To discuss this behavior is to realize its similarity with eating disorders. The extreme anorexic

(at least the dominating part of this person) may seem to dislike self and wish for its extinction.

She or he is controlling one small but vital aspect of life: the taking of food and the control of weight.

 

There are many degrees of self-harm. Some teenagers have engaged in one-time experimentation or group ritual and decided it will never reoccur. Others have gone through a period of time when it took place, but alone or with therapy have left that behavior behind. Many self-mutilators, however, begin the practice in early teen years, may be successful in hiding it until it seriously affects or threatens their lives, and finally find treatment and final resolution of the habit or disorder in their twenties or thirties.

 

Whether to alleviate pain, to finally feel something, to substitute for some worse imagined expression of anger, or just to gain control, this behavior can move from a single exceptional episode to an occasional escape, finally to a way of life, an addiction.

 

 

Though seemingly a solitary secret means of relief, cutting and other forms of self-injury are bound to affect others. That’s one thing the cutter must face. Beset with his or her difficult dilemma, a cutter must find others with similar struggles.  In such company there is hope for choosing positive ways to deal with emotional pain and difficult situations.

 

 

Parents, friends and spouses are also caught wondering about appropriate intervention. Denial and resistance may seem overwhelming and insurmountable. Study of this problem helps. One boy wrote:

 

 

My sister was a cutter and when I first found out early last year, I immediately got onto the Internet to search for answers. This book (Kettlewell’s Skin Game: A Memoir) reads beautifully and has helped me understand some of the feelings that my sister may have and the reasons she has chose to do what she does. (Amazon.com)

 

Prevention of self-harm obviously stresses building self-esteem in children and young people along with encouraging strong and healthy peer support. Prevention begins as families care for each member and note those who are not able to talk about their deepest needs. With adequate treatment and personal resolve, teenagers can change the destructive and seemingly irresistible behaviors described here.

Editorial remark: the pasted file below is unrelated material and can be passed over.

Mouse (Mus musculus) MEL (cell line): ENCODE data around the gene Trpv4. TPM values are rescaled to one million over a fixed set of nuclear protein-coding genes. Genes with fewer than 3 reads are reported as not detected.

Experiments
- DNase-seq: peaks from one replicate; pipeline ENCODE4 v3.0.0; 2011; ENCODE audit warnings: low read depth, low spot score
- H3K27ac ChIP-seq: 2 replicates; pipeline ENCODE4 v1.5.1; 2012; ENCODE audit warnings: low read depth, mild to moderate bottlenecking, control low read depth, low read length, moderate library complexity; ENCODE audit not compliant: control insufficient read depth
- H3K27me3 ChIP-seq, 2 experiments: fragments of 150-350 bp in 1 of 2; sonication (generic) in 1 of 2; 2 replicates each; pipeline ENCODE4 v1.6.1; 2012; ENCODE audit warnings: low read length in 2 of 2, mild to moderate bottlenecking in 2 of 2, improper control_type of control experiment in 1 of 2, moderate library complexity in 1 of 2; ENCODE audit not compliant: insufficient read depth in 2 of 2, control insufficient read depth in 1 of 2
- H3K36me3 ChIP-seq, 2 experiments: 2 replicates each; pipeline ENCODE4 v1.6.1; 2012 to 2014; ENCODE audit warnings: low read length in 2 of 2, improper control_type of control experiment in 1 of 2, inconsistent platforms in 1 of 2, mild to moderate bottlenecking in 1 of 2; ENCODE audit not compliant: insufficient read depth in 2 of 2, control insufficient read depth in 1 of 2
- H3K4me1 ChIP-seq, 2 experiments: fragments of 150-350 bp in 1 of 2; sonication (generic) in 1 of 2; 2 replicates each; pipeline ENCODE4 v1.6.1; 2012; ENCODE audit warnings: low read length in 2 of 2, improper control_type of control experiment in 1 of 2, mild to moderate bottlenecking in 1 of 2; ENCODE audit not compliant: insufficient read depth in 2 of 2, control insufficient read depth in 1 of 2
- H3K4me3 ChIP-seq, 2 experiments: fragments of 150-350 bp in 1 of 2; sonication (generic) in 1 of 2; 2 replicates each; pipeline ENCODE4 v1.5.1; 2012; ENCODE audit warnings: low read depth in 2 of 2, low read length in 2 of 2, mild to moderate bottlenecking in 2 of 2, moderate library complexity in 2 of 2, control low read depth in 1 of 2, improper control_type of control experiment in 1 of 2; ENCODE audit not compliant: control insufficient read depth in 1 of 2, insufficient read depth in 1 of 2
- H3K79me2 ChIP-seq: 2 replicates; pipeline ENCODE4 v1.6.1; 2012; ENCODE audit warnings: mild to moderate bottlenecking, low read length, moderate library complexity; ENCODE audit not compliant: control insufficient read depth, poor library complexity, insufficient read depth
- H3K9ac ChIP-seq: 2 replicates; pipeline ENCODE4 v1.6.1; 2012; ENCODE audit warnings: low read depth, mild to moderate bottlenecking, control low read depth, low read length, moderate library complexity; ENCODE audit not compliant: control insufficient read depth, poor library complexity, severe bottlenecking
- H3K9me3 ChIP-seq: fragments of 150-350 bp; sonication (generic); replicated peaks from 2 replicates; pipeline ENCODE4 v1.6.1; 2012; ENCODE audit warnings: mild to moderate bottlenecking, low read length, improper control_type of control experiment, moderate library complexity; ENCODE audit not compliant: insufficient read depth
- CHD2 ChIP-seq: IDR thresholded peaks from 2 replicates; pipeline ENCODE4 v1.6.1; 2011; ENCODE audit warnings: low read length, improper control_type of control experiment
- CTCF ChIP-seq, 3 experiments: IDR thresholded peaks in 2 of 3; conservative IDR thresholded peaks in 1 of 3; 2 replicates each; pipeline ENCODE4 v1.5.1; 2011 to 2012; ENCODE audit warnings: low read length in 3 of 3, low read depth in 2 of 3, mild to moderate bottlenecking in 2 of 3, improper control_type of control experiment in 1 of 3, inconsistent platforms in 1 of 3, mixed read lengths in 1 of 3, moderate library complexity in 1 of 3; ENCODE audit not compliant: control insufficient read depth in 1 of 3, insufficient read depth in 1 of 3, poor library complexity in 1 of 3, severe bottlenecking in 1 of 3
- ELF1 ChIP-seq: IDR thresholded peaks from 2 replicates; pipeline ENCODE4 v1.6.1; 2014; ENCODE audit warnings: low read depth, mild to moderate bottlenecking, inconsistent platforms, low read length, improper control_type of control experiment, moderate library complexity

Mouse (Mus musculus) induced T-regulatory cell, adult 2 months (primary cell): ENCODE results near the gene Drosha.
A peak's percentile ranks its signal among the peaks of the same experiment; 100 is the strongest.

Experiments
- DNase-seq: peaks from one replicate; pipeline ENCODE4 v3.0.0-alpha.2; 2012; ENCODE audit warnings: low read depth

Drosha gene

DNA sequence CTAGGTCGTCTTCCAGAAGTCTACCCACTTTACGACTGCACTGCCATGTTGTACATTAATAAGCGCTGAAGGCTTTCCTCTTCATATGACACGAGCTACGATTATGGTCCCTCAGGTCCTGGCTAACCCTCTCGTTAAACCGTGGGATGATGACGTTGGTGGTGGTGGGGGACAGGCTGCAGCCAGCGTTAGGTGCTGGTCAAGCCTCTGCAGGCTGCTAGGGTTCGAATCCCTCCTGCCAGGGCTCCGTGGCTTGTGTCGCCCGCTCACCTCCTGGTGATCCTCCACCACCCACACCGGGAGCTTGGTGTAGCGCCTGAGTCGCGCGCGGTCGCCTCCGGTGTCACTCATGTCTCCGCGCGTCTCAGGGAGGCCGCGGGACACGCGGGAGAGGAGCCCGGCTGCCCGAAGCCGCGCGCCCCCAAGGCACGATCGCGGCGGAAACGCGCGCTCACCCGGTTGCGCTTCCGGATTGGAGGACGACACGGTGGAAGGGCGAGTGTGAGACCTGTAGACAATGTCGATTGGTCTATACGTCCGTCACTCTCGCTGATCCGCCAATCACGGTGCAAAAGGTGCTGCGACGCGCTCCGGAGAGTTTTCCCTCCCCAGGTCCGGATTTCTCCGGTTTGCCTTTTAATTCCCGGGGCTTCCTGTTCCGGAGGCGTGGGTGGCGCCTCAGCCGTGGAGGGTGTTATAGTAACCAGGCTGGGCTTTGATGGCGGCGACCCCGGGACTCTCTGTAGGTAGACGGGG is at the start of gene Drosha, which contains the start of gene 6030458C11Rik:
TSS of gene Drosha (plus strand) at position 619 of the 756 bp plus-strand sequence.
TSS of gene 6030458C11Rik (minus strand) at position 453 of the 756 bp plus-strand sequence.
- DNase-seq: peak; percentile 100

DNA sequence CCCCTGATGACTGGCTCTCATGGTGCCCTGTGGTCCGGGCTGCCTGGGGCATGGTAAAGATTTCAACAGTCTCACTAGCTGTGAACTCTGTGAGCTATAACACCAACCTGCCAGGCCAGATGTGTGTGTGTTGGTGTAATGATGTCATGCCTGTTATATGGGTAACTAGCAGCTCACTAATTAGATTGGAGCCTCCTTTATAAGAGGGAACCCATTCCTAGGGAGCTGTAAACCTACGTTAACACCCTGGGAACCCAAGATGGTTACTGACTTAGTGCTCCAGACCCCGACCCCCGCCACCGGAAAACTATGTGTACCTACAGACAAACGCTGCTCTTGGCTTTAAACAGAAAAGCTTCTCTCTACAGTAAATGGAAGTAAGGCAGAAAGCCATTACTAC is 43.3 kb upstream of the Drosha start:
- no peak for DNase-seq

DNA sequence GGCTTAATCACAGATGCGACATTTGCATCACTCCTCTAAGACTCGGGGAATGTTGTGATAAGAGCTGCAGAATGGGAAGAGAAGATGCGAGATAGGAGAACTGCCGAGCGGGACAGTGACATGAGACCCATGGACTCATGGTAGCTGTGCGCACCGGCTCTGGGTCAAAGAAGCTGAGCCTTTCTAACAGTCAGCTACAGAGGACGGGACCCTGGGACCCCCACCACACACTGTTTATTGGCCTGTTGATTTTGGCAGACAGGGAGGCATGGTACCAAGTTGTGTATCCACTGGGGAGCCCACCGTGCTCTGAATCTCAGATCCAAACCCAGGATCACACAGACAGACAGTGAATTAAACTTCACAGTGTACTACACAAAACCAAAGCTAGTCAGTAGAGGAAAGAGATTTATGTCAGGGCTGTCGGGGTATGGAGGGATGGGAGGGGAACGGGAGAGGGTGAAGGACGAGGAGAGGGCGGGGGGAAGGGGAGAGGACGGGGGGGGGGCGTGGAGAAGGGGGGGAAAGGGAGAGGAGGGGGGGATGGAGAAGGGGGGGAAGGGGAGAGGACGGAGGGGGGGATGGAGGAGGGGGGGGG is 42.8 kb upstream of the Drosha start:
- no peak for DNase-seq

As with all serious problems, a family needs advice from experts and those who have come out of this condition. Whole new levels of communication will have to be slowly opened up—which will take time and patience. But there is hope, as described above and as you will find through further study and conversations. The book, Bodily Harm: The Breakthrough Healing Program for Self-Injurers should provide some of the hope you need.

 

 

The treatment of self-harm is a complex process that needs specialized professional therapy and unusual group support. For additional information, also see Anorexia Nervosa, and Tattooing and Piercing.

 

 

QUESTIONS FOR REFLECTION AND DISCUSSION

 

 

1.     How close to this problem have you come? How has it affected you?

2.     What most pained you here? What most impressed you? With what did you disagree, or what did you want to add?

3.     What do you think about any society contributing toward tendencies of self-injury? What can be done about that?

4.     How can you learn more about this behavior and discuss it with those who are able to answer your questions?

5.     Who, in your opinion, should be discussing this issue? What should come out of such discussions? What do you want everyone to know about cutting and other means of injuring one’s self?

6.     Finally, how would you help someone whom you suspected of cutting or hurting her- or himself in some serious or habitual way?

 

 

IMPLICATIONS

 

 

1.     We should assume that in most schools, churches, and communities, there are secret cutters.

2.     Boys are getting hurt these days as well as girls. It seems, however, that boys are more

more often hurt girls or other boys than themselves. There must be a way to improve the ways boys deal with girls—and with anger. Our goal should be that boys and girls feel good about themselves and care about others.

3.     Self-mutilators will obviously not be helped much by condemning them or the practice. They want to be treated as persons rather than problems.

4.     Families and friends, even nice folk in nice communities, are the source of the hurts described here. Even if only a relatively few are hurting themselves, we should still try to correct those "toxic" influences.

5.     The issue of cutting or self-injury should not be put in a category all by itself. It is related to many other emotional coping mechanisms and behaviors among us. Self-harm must be looked at from the standpoint of the individual, first of all, then family, school, community, the media, advertising, churches and other social systems.

 

6.     Treatment of self-injury is important. Prevention is even more critical.

 

 

 

Dean Borgman  cCYS